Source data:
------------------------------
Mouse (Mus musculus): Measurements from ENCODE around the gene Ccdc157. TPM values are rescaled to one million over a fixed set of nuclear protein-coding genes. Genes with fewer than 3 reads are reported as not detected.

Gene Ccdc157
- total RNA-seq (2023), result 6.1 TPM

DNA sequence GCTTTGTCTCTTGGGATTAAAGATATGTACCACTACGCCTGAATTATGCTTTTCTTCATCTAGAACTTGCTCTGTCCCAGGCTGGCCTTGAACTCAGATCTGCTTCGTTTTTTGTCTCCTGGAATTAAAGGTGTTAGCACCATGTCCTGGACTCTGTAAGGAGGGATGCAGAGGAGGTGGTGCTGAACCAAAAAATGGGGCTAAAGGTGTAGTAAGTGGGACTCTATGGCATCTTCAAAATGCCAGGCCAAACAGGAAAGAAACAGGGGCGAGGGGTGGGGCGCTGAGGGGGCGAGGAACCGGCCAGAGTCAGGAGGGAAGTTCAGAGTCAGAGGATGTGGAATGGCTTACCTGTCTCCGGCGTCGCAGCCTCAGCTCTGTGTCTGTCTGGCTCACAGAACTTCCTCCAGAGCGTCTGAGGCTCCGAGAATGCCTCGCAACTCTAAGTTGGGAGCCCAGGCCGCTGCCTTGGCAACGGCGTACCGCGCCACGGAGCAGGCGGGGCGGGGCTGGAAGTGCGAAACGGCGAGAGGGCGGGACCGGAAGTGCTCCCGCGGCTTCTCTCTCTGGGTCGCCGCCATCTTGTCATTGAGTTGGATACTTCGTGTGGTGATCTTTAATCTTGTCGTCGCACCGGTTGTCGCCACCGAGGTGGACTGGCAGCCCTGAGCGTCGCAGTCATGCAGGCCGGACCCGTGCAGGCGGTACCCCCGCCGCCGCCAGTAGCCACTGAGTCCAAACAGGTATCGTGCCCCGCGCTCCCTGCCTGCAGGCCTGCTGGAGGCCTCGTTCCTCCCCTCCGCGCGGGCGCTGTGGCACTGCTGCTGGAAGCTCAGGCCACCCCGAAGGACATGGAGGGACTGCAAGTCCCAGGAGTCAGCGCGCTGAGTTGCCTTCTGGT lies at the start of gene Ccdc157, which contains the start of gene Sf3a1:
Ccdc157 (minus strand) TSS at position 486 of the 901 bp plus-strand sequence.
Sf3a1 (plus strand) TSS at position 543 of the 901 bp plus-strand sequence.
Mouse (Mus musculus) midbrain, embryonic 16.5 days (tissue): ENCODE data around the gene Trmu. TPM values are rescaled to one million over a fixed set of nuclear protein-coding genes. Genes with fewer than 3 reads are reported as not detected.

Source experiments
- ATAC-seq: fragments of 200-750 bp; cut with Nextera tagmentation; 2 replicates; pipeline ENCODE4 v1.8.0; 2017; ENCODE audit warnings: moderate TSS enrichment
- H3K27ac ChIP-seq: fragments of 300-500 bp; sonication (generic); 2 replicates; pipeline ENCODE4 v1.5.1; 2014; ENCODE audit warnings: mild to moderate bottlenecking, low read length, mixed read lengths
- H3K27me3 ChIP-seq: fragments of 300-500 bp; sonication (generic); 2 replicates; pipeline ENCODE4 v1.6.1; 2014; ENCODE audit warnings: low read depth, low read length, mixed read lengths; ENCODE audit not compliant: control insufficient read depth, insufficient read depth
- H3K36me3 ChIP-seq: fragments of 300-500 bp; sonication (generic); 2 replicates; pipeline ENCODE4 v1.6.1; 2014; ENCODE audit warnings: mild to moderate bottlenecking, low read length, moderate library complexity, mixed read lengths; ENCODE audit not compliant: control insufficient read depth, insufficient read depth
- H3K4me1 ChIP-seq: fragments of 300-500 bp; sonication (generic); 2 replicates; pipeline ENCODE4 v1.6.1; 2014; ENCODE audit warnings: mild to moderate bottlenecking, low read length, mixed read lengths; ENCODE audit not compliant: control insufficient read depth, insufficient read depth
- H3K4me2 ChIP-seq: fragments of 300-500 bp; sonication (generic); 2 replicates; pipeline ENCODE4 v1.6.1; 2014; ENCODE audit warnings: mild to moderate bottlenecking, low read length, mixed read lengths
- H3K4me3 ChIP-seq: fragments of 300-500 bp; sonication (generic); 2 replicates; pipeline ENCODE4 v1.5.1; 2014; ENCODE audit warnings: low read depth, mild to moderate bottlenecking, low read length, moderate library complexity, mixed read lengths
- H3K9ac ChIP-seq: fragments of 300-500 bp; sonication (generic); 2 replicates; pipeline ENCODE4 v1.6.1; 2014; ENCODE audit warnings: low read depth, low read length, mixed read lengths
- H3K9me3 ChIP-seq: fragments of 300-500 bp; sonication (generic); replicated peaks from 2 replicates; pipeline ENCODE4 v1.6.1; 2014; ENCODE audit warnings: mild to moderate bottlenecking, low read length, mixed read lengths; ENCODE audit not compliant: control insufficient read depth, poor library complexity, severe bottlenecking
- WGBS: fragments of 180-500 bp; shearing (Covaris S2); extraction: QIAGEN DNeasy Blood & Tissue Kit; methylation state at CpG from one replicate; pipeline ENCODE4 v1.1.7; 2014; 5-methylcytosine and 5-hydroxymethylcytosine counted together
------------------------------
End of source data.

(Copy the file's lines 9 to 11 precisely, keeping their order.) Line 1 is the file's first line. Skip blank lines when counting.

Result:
- ATAC-seq: fragments of 200-750 bp; cut with Nextera tagmentation; 2 replicates; pipeline ENCODE4 v1.8.0; 2017; ENCODE audit warnings: moderate TSS enrichment
- H3K27ac ChIP-seq: fragments of 300-500 bp; sonication (generic); 2 replicates; pipeline ENCODE4 v1.5.1; 2014; ENCODE audit warnings: mild to moderate bottlenecking, low read length, mixed read lengths
- H3K27me3 ChIP-seq: fragments of 300-500 bp; sonication (generic); 2 replicates; pipeline ENCODE4 v1.6.1; 2014; ENCODE audit warnings: low read depth, low read length, mixed read lengths; ENCODE audit not compliant: control insufficient read depth, insufficient read depth